Prostate Cancer - Facts & Treatment
CANCER OF THE PROSTATE: FACTS AND TREATMENT
Fletcher C. Derrick, Jr., M. D. - Urology Offices
641 St Andrews Blvd
Charleston, South Carolina 29407
It is estimated that about 180,000 men in the United States
will be diagnosed as having cancer of the prostate per year.
This number will probably rise simply because men have become
more aware of prostate cancer and are seeking examinations and
treatment sooner. As recently as fifteen years ago, when the
diagnosis of cancer of the prostate was made, the cancer had
already spread outside the prostate gland, making cure virtually
impossible. With 1, increased awareness, 2, the PSA (prostatic
specific antigen), a blood test which is specific for prostate
diseases and particularly cancer of the prostate, 3, patients
coming in for the rectal examination, and 4, ultrasound of the
prostate, ( a painless rectal examination of the prostate done
in the office), Urologist are finding the cancer earlier.
If the cancer is found in the early stages, and if by all
testing it has not spread outside of the prostate gland itself, with
surgical removal of the prostate, there is a 93% , 10 year
disease specific survival.
WHO GETS CANCER OF THE PROSTATE?
Cancer of the prostate occurs in men, rarely before the age
of 50 and very often after the age of 80. It has been estimated
that if all men over the age of 80 were tested, as many as 70%
would be found to have prostate cancer. The cancer that occurs
in the 80 plus year old man seems to be a less aggressive cancer
than those in the younger men. Because of this fact, Urologist
feel that if the cancers that occur in the younger men can be
found early enough, then a good chance of cure can be offered.
The incidence of cancer of the prostate is about 1 in 10 or
11 men. If a man has a grandfather, father, or brother
who had cancer of the prostate, then the incidence doubles to
about 1 in 5 or 6 men. Men of the Black race have a
higher incidence of prostate cancer: about 1 in 9.
WHEN, AND WHO SHOULD BE TESTED FOR CANCER OF THE PROSTATE?
All men in the 50 - 55 age group should go for PSA and rectal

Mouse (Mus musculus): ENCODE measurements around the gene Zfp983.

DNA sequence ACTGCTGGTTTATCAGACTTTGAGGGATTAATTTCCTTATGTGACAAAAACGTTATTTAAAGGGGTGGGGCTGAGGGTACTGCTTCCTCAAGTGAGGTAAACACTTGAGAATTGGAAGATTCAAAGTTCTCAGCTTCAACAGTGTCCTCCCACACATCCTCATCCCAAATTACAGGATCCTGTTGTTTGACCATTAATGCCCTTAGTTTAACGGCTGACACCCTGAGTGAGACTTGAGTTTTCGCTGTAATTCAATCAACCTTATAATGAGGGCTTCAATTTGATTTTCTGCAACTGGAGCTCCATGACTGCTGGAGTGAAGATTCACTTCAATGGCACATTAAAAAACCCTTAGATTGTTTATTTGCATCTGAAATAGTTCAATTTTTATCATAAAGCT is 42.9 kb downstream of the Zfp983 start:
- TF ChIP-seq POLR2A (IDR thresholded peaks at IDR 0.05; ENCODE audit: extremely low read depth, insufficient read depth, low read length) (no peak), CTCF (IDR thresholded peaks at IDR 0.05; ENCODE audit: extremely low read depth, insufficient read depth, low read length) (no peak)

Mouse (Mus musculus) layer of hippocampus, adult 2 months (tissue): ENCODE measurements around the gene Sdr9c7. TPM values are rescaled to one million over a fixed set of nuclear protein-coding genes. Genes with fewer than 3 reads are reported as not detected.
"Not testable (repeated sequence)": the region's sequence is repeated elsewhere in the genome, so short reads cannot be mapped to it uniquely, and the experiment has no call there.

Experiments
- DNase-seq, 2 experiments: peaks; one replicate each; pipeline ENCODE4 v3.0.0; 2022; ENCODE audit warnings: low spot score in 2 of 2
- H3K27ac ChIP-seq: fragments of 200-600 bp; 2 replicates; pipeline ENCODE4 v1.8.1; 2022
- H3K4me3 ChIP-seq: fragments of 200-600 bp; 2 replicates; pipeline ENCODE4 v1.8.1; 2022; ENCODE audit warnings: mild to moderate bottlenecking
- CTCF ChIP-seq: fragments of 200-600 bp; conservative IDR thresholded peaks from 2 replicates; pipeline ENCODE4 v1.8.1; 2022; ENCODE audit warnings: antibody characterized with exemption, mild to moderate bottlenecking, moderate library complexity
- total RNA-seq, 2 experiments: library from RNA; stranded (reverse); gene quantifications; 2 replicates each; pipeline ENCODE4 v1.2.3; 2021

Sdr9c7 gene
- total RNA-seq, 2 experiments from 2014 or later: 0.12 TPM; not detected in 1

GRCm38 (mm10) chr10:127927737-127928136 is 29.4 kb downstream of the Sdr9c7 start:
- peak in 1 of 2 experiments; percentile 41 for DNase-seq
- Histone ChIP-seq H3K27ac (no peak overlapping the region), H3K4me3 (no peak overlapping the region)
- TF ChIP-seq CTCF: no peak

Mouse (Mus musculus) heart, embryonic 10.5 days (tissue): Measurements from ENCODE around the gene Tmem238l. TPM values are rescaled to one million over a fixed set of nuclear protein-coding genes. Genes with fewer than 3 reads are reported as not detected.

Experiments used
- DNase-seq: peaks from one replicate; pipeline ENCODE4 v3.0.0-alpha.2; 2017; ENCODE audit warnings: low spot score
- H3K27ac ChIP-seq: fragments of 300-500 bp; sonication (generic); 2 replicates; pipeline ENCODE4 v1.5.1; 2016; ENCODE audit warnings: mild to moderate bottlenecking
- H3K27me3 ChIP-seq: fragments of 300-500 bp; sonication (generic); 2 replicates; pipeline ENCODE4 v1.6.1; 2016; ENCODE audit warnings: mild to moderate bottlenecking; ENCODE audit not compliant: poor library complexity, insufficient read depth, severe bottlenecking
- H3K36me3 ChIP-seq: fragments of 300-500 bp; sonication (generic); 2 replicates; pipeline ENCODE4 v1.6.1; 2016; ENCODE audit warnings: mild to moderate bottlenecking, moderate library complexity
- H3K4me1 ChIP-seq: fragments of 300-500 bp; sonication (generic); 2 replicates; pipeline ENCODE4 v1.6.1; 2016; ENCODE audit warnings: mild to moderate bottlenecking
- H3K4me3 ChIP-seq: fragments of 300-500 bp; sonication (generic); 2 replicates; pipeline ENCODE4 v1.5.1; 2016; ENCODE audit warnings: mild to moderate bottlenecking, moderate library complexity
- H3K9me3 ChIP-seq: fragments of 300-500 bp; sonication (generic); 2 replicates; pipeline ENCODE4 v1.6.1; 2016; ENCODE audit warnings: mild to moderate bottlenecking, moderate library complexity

exam by their Urologist or Family Physician, and then have the
All Black men and men with a family history of cancer of the
prostate should have their testing starting as early as 40 years
of age, continuing thereafter on a yearly basis.
As a service to the community, Urologist at various hospitals
participate in PROSTATE AWARENESS WEEK. This is usually in
September of each year. If patients do not have a regular Family
Physician or Urologist they can go for the exam and PSA at these
times. This testing is free, and if the test are suspicious or
positive, a Urologist can be found who will help with further
testing and determining if the patient has cancer or not.
HOW ACCURATE IS THE PSA?
The PSA is very specific for prostate disease. It can be
elevated with 1, cancer, 2, so called benign prostate
hypertrophy, (which is very common in the aging male), and even
3, acute prostatitis. We do not recommend that the PSA be done
as a screening test alone. A rectal exam of the prostate is
necessary also, for the most accurate assessment of the gland
and any problems which may be present. The "split PSA"
method is now being done in those cases where the PSA is between
4 and 10 with no nodule or irregularity on the prostate exam.
WHAT CAUSES CANCER OF THE PROSTATE?
There is no known specific cause of cancer of the prostate.
Several theories exist, from excessive smoking to excessive fat
in the diet. The most likely reason is some changing hormonal
pattern or some genetic influence in the aging male.
WHAT ARE THE SYMPTOMS OF CANCER OF THE PROSTATE?
Very early cancer of the prostate has no symptoms. Although
not specific, certain symptoms may include:
1. Frequent urination.
2. Weak urinary stream.
3. Painful urination.
4. Pain in the prostate area just before or just after
5. Blood in the urine or semen.
6. Persistent pain in the low back or hips.
7. Loss of sex drive.
Some of these symptoms are indications of late cancer of the
prostate, or can be symptoms of other problems. I stress once
again the importance of the yearly PSA and rectal examination,
and visiting a physician if you have any of the above symptoms.
HOW IS THE DIAGNOSIS OF CANCER OF THE PROSTATE MADE?
The diagnosis is made by examining tissue taken from the
prostate by either a needle biopsy of the prostate or through an
operating type cystoscope. The Urologist will most likely
perform a transrectal ultrasound of the prostate, This procedure
is usually done in the office. It is uncomfortable but is
usually not painful. Certain instructions will be given to you
prior to and after the ultrasound exam.
AFTER THE DIAGNOSIS IS MADE, WHAT IS THE NEXT STEP?
Once the diagnosis is made, the Urologist will probably order
some other testing, usually a bone scan and CT scans or in some